Image provided by: University of Nebraska-Lincoln Libraries, Lincoln, NE
About The daily Nebraskan. ([Lincoln, Neb.) 1901-current | View Entire Issue (Oct. 11, 1942)
Awarding four cups instead of
the previously planned two, Inno
cents Society last night announced
Kappa Kappa Gamma and Sigma
Alpha Mu winners of the contest
to collect the most scrap and
Delta Gamma and Sigma Alpha
Kpsilon as winners of the cups
for arrangement of scrap.
Preston Hays, president of the
honorary, presented the cups at
the annual Homecoming dance.
Hays complimented students on
the interest shown in -'he drive
and called it the most enthusiastic
turn out since the Rose Bowl rally.
Total amount collected in the cam
paign was 150 tons, a per capita
otal of 166 pounds from 1800 af
Scrap in fornt of the Sigma
Alpha Mu house was piled to the
second story mark and included
many heavy items. Kappa Kappa
Gamma's had collected two large
"euclids" with tractor treads. The
SAE house was disguised with a
camouflaged mortar as the point
of a V, supplemented by a V
shaned sien reading "From the
Sigs to the pigs." Delta GammaJ
slogan was "Delta Gamma Drive
to Victory" above a filling station
(See SCRAP, page 2.)
Innocents of Past
Met With Actives
Annual homecoming luncheon of
Innocents active and alumni mem
bers was held at the Union build
ing Saturday noon at 12:15. Inno
cents of the university classes of
1902, 1912, 1922, 1932, and 19.42
were each represented by a speak
er. Verne Hedge of Lincoln presided.
Courtesy Sunday Journal and Star.
Pictured above are winning collections of the Homecoming scrap
drive. The sorority is Kappa Kappa Gamma; the fraternity, Sigma
Nelson Wires Praise
R. SCHLATER, Editor,
Daily Nebraskan, Lincoln, Neb.
Congratulations on the splendid record turned in by the
University of Nebraska fraternity and sorority students in
their scrap drive. The materials situation is now one of the
limiting factors in war production and every pound of scrap
collected will help to build more tanks, planes, guns and
ships. Your record is an outstanding one and a direct con
tribution toward winning the war.
DONALD M. NELSON.
BY NORRIS ANDERSON.
MEMORIAL STADIUM, Oct. !. ( '..ml.iniii-' superb nui-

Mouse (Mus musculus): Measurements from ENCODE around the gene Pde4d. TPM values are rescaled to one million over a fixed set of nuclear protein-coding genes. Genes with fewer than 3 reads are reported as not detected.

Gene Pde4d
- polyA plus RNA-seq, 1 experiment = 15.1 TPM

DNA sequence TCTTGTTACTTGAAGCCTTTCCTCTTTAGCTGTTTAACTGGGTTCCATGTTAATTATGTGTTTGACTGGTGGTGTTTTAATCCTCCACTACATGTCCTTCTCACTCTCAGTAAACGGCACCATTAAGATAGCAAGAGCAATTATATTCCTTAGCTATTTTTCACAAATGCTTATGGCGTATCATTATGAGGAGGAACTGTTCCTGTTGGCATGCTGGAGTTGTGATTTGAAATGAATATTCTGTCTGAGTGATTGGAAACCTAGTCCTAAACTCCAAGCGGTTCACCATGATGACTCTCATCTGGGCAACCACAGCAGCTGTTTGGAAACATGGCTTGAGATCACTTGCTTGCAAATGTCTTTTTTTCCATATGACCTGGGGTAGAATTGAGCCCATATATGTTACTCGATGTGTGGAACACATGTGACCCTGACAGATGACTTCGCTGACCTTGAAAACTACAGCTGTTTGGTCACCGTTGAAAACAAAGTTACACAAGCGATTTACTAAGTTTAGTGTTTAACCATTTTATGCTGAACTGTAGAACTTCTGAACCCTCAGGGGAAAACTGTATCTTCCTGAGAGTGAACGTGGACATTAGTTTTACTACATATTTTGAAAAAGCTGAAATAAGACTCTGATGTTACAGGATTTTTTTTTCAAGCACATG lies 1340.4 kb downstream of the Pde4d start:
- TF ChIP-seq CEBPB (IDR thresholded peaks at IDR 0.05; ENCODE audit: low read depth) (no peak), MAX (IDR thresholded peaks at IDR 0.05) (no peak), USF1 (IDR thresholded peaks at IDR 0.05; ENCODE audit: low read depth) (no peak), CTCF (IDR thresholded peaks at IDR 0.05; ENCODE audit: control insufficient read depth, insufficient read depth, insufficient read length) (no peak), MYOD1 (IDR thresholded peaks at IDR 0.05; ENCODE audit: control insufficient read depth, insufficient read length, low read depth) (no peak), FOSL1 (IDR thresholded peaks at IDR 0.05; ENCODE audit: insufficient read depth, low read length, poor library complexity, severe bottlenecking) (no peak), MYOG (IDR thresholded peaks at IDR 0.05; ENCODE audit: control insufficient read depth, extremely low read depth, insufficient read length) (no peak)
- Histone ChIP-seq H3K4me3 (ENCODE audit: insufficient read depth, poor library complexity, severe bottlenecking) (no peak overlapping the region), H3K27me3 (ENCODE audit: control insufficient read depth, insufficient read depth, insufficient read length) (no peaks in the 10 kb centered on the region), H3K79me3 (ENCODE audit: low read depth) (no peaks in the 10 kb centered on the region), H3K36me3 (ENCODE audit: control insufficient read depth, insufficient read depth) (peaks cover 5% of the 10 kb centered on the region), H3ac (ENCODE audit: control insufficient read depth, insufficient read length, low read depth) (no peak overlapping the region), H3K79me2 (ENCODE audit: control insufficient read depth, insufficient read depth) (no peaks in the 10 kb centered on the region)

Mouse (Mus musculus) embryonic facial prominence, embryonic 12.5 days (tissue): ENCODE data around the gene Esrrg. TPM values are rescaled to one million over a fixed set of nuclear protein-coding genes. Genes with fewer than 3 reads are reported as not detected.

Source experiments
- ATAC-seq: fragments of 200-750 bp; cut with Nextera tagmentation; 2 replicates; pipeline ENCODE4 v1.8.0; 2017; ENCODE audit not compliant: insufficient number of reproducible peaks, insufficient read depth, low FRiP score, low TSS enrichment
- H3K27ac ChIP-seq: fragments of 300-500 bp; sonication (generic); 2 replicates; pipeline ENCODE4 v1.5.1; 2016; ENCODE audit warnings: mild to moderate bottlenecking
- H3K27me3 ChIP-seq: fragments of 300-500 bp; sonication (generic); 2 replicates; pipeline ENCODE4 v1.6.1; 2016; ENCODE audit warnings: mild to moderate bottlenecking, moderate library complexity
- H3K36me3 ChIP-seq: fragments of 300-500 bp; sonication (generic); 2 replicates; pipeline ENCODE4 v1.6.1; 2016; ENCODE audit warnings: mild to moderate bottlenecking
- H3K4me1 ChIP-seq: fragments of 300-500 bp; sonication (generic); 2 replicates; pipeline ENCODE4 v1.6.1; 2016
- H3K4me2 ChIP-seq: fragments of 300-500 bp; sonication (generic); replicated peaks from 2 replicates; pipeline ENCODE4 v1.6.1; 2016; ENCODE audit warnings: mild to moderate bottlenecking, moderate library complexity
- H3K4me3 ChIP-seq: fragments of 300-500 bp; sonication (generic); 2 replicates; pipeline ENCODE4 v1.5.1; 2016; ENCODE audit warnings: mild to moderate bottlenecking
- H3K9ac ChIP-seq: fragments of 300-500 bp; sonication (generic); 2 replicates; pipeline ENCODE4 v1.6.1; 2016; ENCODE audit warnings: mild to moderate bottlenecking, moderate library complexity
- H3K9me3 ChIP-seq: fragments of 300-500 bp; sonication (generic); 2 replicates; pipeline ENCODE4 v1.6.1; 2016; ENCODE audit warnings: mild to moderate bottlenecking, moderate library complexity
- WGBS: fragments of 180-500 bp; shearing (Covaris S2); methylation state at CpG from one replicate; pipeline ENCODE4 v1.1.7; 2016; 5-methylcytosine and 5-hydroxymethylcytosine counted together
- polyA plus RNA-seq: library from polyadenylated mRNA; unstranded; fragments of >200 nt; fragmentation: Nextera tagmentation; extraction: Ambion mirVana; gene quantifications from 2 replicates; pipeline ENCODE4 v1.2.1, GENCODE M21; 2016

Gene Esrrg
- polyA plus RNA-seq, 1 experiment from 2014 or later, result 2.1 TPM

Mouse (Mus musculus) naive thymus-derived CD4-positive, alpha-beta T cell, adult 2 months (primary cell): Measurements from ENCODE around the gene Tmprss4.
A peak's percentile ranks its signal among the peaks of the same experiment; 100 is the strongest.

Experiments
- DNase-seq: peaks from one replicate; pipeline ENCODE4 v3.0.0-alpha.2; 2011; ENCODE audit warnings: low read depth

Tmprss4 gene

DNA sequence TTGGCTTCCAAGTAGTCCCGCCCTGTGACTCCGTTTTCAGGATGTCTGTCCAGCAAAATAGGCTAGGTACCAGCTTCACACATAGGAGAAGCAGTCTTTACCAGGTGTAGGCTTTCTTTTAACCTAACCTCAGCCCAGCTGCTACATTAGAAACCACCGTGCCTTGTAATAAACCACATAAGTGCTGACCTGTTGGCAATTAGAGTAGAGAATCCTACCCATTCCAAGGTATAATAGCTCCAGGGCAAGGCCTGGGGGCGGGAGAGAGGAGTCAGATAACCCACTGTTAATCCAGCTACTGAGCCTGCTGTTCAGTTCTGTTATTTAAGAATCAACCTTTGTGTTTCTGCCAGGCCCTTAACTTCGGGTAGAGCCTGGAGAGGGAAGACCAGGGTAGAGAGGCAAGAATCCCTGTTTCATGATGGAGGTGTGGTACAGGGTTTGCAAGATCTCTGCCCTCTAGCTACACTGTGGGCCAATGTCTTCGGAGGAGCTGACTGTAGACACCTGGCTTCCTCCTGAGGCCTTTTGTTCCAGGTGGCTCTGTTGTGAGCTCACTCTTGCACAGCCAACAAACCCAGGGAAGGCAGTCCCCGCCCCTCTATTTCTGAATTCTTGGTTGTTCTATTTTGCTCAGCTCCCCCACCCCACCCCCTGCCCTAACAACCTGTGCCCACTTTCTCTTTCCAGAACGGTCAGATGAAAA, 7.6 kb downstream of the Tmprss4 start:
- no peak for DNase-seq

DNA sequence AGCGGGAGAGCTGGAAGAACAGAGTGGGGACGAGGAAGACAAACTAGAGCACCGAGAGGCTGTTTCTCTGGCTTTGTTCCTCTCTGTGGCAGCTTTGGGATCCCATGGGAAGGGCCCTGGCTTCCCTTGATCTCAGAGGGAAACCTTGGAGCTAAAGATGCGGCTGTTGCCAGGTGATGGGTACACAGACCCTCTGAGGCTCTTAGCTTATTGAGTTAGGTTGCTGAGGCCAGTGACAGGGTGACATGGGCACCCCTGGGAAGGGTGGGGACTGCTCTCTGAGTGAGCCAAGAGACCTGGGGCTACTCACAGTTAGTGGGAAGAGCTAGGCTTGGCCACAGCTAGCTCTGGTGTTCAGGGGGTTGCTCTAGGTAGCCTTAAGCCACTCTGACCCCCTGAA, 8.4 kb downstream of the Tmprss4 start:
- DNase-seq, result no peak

attack with strategically called and deftly executed passes,
an Indiana offensive powerhouse launched its comeback drive
here today with a 12-0 victory over the Scarlet and Cream.
A colorful Hoinecomiii" crowd of 24,000 spectators saw the
somber-garbed Iloosiers overshade the Ihiskcis in every de
partment save iaimness and pluck. Time and again did 1he
streamlined Indiana offense move dec) into Nebraska territory
only to lose the ball on downs.
One minute remained in the first half when Indiana struck
for its initial touchdown. Dale Bradley s fumble on the Dusker
2.")-vard stripe fell into the over-preying hands of Tele Pihos,
Iloosicr soph end sensation. Another bright soph product,
''Mac" McKinnis churned his brown legs eight yards goalward.
One more hasty dash by the N'euro star brought the ball,
first and ten. to the Hi yard stripe. Renowned Hilly Hillen
brand demonstrated his prow-ess on the next play with aid of a
perfect block by l-ou Saban. his quarterback. Hilly cut wide
thru the Dusker left lackle. spun away from ihree tacklers, and.
was loose for the remaining lb' yards goalward.
Saltan's conversion attempt swerved to the ritiht. A bricC
Dusker flurry, which saw Howie Debus flip "20 yards to Wally
(See FOOTBALL, page 2).
0tcK f i ib Ski
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Vol 42, No. 16
Sunday, October 11, 1942
Folly Aran Petty is
KSew UN Pep Queen
noeents' state-wide University of
Nebraska committee were an
nounced Saturday at the home
coming luncheon by Woodrow Ma
gee, president of the Alumni Inno
cents association. Magec asked
the committee to "disseminate in
formation concerning the univer
sity's program, value, needs and
Chairman of the committee is
Frank S. Teikins of Fremont.
Committee members are:
Carl D. Ganz. Alvo; J. Stew